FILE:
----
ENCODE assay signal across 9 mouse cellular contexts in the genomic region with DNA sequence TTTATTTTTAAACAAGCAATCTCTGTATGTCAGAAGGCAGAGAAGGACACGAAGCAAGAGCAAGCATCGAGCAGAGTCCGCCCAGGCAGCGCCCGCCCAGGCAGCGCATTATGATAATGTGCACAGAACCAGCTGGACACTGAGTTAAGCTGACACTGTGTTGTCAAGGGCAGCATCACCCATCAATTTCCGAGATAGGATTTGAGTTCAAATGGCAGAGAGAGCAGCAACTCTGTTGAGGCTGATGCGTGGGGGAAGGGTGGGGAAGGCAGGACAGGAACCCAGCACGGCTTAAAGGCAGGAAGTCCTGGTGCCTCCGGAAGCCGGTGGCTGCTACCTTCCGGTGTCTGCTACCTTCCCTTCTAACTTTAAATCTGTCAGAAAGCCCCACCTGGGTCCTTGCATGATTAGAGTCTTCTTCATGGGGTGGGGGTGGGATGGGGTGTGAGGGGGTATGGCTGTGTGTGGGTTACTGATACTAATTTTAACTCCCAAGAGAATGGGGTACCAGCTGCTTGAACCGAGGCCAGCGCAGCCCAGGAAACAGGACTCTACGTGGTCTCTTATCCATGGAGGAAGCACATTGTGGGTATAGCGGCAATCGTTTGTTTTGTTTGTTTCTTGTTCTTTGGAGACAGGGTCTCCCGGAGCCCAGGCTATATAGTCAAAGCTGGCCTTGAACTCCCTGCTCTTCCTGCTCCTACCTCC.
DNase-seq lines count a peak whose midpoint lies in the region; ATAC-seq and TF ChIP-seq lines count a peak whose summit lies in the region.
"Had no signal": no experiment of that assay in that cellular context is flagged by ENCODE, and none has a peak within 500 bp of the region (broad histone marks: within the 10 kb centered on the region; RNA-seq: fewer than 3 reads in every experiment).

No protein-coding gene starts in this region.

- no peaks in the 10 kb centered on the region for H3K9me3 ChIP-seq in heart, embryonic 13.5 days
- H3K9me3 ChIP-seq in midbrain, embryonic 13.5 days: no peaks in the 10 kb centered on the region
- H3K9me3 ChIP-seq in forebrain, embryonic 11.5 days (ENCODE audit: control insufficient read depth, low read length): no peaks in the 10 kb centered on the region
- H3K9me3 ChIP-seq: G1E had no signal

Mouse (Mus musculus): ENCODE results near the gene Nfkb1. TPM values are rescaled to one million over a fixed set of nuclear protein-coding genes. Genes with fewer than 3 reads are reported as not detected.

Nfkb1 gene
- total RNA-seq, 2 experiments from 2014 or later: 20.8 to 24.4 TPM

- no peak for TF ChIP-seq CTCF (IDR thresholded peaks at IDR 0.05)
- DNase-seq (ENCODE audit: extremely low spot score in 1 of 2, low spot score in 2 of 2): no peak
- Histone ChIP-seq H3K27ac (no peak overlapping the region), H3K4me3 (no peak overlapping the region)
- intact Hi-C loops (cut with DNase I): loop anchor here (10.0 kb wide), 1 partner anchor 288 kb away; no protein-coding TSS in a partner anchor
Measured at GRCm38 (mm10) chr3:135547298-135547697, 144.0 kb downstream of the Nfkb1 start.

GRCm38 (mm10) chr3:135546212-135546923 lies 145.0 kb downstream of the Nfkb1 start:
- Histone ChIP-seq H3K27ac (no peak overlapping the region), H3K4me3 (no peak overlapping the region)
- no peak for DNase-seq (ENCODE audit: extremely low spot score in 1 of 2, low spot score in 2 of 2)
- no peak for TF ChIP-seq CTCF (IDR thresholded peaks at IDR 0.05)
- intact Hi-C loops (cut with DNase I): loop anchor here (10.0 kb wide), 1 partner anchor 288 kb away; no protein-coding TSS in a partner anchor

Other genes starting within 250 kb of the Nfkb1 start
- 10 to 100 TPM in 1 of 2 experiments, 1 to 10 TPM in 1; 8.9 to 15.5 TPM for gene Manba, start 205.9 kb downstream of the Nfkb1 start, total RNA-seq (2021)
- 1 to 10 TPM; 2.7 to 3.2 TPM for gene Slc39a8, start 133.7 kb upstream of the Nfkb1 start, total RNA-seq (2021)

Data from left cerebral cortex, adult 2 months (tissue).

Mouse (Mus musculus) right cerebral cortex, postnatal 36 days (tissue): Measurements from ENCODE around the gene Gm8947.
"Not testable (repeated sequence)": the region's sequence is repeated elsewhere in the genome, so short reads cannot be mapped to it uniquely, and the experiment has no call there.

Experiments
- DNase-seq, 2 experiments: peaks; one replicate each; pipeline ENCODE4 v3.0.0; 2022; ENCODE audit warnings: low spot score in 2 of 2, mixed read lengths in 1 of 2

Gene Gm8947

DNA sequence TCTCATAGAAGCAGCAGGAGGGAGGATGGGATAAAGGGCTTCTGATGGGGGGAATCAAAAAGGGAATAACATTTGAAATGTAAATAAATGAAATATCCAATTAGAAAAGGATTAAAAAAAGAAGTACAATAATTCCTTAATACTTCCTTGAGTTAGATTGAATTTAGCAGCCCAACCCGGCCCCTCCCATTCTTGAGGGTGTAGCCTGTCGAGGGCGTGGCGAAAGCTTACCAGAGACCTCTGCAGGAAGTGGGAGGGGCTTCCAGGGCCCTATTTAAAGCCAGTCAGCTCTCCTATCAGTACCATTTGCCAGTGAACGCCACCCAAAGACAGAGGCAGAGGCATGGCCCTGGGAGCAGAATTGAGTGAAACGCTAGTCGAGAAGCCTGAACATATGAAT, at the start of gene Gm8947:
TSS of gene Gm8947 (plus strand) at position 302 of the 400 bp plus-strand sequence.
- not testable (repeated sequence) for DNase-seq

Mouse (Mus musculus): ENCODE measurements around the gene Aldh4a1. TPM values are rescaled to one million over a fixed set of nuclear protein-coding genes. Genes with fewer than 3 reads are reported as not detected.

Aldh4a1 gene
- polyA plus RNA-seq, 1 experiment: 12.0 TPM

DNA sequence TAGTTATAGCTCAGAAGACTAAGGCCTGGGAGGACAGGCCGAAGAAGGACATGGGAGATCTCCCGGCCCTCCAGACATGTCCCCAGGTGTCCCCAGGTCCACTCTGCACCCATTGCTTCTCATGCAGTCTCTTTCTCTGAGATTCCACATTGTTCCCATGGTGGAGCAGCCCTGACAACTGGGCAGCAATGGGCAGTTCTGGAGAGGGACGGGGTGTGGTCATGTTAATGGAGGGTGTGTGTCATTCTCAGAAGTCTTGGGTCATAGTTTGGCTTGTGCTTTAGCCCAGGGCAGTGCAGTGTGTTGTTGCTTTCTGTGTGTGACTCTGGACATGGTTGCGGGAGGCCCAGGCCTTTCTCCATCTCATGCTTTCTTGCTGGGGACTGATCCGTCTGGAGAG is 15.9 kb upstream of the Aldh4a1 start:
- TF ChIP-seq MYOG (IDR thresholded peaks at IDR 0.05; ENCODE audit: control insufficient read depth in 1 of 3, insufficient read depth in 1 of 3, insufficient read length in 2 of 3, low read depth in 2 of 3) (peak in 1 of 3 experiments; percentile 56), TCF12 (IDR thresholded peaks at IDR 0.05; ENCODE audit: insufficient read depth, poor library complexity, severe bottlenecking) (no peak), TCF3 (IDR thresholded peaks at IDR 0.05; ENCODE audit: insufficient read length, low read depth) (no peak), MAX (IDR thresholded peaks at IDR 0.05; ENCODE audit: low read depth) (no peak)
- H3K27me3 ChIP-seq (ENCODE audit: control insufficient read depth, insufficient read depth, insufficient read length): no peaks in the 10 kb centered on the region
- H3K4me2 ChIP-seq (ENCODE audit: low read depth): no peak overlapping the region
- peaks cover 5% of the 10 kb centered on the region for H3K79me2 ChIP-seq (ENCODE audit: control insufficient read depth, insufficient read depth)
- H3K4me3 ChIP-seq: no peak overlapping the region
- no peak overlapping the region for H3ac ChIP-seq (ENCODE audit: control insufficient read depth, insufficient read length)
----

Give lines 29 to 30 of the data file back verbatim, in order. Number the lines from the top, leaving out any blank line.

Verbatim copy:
- DNase-seq, 2 experiments: peaks; one replicate each; pipeline ENCODE4 v3.0.0; 2022; ENCODE audit warnings: low spot score in 2 of 2, mixed read lengths in 1 of 2

Gene Gm8947